According to the ATA, the driver turnover rate has exceeded the 100% mark for the first time in 4 years. The ATA’s quarterly Trucking Activity Report stated that fleets reporting over $30 million in revenue had a 16% increase in driver turnover in the 2nd quarter alone, bringing it to 106%. This means that on average, drivers at large companies change jobs every 343 days.
“We continue to see steady, albeit sluggish, growth in freight volumes, which increases demand for drivers,” said Bob Costello, ATA chief economist. “That, coupled with continued pressure on fleets to improve their safety records as a result of regulatory oversight changes, is increasing competition among carriers for drivers with clean histories.”
Another major reason for such high driver turnover
is that according to Costello, the industry “is currently short somewhere in the range of 20,000 to 30,000 drivers,” so companies are constantly battling each other for drivers. Due to the way many of these companies pay their recruiters, it is more profitable (for the recruiters, not the companies) to focus on hiring new drivers rather than taking care of and retaining current drivers.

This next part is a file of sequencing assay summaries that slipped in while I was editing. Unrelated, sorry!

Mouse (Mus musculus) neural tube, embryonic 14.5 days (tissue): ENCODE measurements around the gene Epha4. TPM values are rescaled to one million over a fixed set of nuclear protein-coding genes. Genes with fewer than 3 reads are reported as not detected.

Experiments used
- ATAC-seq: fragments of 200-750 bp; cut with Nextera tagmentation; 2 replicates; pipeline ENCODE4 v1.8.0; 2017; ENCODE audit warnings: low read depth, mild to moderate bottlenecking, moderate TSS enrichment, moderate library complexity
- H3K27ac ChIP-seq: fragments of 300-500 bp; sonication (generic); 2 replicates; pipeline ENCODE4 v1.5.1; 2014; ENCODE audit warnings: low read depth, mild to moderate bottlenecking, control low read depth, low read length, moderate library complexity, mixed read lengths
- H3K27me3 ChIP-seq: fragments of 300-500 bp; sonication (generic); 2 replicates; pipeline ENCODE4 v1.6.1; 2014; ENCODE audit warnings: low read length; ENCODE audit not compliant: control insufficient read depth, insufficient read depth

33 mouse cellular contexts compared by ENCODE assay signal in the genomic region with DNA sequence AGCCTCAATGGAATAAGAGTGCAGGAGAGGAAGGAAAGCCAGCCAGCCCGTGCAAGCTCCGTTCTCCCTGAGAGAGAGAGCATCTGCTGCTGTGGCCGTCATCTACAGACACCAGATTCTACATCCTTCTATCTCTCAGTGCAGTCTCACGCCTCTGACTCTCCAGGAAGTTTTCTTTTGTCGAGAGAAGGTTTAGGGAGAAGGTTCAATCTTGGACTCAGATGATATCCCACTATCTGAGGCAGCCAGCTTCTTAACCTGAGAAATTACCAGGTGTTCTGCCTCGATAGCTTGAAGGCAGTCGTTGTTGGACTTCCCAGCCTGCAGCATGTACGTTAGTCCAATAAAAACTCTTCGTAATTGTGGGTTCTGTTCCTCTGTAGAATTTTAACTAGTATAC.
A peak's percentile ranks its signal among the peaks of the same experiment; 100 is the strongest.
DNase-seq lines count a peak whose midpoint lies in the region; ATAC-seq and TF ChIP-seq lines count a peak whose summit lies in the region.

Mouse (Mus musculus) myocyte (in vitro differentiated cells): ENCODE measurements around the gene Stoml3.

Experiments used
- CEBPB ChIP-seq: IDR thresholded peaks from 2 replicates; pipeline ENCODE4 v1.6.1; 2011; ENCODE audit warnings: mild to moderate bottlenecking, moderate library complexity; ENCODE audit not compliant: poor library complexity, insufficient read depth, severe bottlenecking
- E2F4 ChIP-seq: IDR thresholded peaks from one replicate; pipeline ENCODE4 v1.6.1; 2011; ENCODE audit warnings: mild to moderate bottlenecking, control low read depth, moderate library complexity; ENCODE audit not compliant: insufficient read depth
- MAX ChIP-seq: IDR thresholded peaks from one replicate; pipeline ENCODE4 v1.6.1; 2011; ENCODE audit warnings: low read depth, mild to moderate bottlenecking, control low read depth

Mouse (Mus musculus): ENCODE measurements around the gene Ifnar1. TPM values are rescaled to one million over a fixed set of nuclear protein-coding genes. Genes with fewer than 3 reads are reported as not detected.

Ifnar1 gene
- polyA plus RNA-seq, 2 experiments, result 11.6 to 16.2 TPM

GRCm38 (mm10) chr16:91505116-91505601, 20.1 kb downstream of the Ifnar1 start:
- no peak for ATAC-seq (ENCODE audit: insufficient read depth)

The turnover rate at smaller companies is lower, but still shockingly high at 86%, the highest it’s been since 2007.
The turnover rate for less-than-truckload fleets increased just from 8% in the first quarter to 9% in the second quarter.
The numbers are extremely high now, but trucking as always been an industry with a high turnover rate. Is it a good thing or a bad thing, and more importantly, for whom?